He trashed it before it had a chance to bounce back.

He tried again the next morning:

Dear Nicholas,

I was told you could get in touch with Toshiro, who was an Art Student in 1971 in Paris and who painted a picture of a young American woman, Eve, who is now my wife. I have been trying for weeks to contact Toshiro to see if he still has the painting, because I would like to give it or a semblance of it to her for a 60th birthday present. Can you help make it visible?

The reply was instant:

Hello again,

I can help you. You can reach him at this email_______. If this does not work, I can reach him by other means.

It was one of the emails which had bounced back weeks ago, so Benny asked for other means, and surprisingly, this Man from Quebec came through in the American way, what Benny B. had always been perplexed by and called out as “American exclamatory friendly,” evident when grownups like their teenage children could not help but see this that or the other as “sooo cute” or “soooo amazing,” or when a young woman dropped a cell phone right underneath her seat on the train and a bystander picked it up and the woman, not missing a beat, said: “Thank you sooo much,” or when a waitress who in any other country would just be doing her job brought a diner a napkin and heard in return “Thank you sooooo much!” and so Nicholas began:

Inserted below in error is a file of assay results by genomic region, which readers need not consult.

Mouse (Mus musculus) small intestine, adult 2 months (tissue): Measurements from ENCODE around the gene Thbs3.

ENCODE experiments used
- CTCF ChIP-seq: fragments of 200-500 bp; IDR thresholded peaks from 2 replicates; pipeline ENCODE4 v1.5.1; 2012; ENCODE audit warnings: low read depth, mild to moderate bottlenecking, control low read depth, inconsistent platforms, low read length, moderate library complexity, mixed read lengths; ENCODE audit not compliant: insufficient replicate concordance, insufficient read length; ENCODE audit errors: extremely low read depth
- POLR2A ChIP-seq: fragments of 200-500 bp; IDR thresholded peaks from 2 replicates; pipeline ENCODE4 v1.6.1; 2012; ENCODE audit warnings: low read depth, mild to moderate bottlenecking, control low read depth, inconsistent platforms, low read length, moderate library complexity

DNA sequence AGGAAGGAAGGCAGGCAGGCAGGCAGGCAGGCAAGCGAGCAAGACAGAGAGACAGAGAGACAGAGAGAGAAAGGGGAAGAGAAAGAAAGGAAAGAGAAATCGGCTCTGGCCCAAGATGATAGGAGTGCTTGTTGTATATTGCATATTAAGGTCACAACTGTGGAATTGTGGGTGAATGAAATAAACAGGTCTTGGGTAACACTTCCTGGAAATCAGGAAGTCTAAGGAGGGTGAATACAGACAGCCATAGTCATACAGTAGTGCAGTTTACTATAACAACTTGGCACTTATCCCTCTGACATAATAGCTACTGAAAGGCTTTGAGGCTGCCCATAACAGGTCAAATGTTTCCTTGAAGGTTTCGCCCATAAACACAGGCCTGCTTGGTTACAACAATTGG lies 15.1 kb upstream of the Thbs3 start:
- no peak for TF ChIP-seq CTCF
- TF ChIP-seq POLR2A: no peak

Hi there again!

How are you? I am good!
Toshiro is out for now, but he will be back next Monday. I will talk to him then. This is a very nice story. I hope he still has a painting!

The Sisters could not resist:

“Oh, we’re loving Nicholas. Toshiro must still have the painting — artists do not discard their paintings — they put them in storage. It must be around somewhere.”

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And so everyone waited. Weeks passed — Toshiro was still out of town. Benny B. sent reminders. Nicholas wrote back: “I spoke to Toshiro’s wife, who said he is still out of town, but she will tell him what you are looking for. Yes, this is a very nice story.” And Benny B. wondered: why does his wife have to find out? The warnings in his head re-appeared. He waited.